This Podcast Network May Have What It Takes To Compete With Hollywood

Have you ever said to yourself, “What the world needs now is a professional, commercial podcast network?” Neither has this TVWriter™ minion. But now that I think about it, what a great idea! (Provided that don’t bar the door to newbies, like everything else calls itself a network seems to do.)

The pic is the network. Here’s the podcast: https://soundcloud.com/deadlymanners/deadly-manners-trailer

by KC Ifeanyi

Podcast dramas have bubbled in the recent past as a modern resurgence of the radio serials of yesteryear. Shows like Homecoming and Welcome to Night Vale became must-listens more so because it was a welcomed breeze in the sometimes stale landscape of topical or non-fiction podcasts  in general. However, as novel as audio dramas may seem, it hasn’t necessarily translated into an abundance of advertisers–a familiar plight of podcasts at large. But Alex Aldea is set on changing that.

Aldea is the founder of the podcast network The Paragon Collective, home of the Reddit-born anthology series NoSleepDarkest Night, and its most recent entry in the audio drama space Deadly Manners, a whodunnit murder mystery starring Kristen Bell, Anna Chlumsky, RuPaul, Denis O’Hare, and narrated by LeVar Burton.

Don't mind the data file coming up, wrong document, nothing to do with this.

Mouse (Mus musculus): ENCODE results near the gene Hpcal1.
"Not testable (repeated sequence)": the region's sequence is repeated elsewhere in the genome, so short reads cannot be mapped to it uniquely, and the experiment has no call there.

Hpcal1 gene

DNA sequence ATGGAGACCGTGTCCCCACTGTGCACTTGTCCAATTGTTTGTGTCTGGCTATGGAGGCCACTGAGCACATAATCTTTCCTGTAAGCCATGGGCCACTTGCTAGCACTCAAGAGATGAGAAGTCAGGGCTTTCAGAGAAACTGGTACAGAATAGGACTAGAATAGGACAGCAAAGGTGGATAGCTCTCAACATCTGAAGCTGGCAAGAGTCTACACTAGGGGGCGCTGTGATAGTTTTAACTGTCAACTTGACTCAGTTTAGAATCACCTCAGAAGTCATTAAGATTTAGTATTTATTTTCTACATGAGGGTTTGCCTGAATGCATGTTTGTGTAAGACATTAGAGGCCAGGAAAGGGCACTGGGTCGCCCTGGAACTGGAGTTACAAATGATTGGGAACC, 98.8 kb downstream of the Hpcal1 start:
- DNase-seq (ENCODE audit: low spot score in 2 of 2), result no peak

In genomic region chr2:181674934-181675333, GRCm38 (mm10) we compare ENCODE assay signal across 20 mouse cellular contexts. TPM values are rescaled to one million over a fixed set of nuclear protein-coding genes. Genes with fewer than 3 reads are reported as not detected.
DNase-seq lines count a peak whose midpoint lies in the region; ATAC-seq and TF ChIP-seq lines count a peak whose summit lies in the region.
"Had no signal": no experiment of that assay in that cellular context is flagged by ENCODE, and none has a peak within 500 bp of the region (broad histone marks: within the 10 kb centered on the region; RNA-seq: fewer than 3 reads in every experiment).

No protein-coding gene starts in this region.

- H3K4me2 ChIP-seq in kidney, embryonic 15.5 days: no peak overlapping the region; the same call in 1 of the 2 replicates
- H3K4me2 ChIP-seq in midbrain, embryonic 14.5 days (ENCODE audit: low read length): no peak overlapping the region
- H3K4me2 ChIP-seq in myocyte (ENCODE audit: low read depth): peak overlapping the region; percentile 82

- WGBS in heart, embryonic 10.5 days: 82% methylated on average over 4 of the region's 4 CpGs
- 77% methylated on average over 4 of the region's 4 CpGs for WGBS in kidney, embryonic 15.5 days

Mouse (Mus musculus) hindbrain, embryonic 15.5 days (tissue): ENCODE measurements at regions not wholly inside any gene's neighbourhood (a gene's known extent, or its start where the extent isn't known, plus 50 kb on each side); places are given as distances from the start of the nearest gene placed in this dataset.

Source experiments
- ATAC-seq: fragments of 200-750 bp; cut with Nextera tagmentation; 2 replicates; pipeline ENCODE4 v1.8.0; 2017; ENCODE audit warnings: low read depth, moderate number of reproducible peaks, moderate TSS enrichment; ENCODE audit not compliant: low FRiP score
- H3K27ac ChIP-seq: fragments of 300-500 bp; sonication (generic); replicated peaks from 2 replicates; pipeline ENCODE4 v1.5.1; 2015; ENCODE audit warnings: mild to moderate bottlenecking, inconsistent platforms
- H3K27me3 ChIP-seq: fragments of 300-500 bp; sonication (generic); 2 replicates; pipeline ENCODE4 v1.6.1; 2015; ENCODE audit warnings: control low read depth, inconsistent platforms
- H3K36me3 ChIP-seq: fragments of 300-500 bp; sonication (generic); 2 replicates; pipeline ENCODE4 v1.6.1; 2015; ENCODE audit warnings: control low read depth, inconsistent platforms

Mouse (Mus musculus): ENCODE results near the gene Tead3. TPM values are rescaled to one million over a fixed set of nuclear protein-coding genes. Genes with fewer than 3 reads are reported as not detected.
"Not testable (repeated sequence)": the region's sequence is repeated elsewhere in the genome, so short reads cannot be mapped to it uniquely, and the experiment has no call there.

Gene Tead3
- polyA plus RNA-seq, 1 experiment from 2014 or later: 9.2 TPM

“I think it’s a really cool a growing medium,” Aldea says. “I started Paragon about three and a half years ago and there’s been a big shift with me of trying to find a place where I felt I belonged. And the second we started working with NoSleep and getting into the fiction space, it just kind of clicked–and there’s really a hardcore fan base out there.”

Deadly Manners started as a pitch from TV writer Ali Garfinkel (Burn NoticeHand of God) who had previously written two episodes of Darkest Night. Tonally speaking, Garfinkel says she wanted to make a show that would live somewhere between the 1992 black comedy Death Becomes Her and Clue–the challenge being that she couldn’t write Deadly Manners in the vein of either of her inspirations.

“I’m a TV writer so I’m very used to just writing for visuals. And so writing for an audio podcast, there’s no subtlety. You can’t have a scene with a bunch of actors looking at one another and sharing feelings with a glance–you have to describe everything because people are just listening,” Garfinkel says. “The thing about audio drama is that it seems like it would be less immersive than a TV show or movie, but when it’s recorded the way that Alex does it with the binaural headphones, you’re literally surrounded by sound and it’s a 3D experience. And I think for some people it has more of an impact than just watching a video.”

Creating that immersive experience is what Aldea hopes will pull in listeners beyond the fanbases his podcast network of shows has already accrued. And Aldea’s attention to production detail in order to execute his creative vision is something he’s not willing to shortchange–even if that means driving for hours just to use one microphone….

Read it all at Fast Company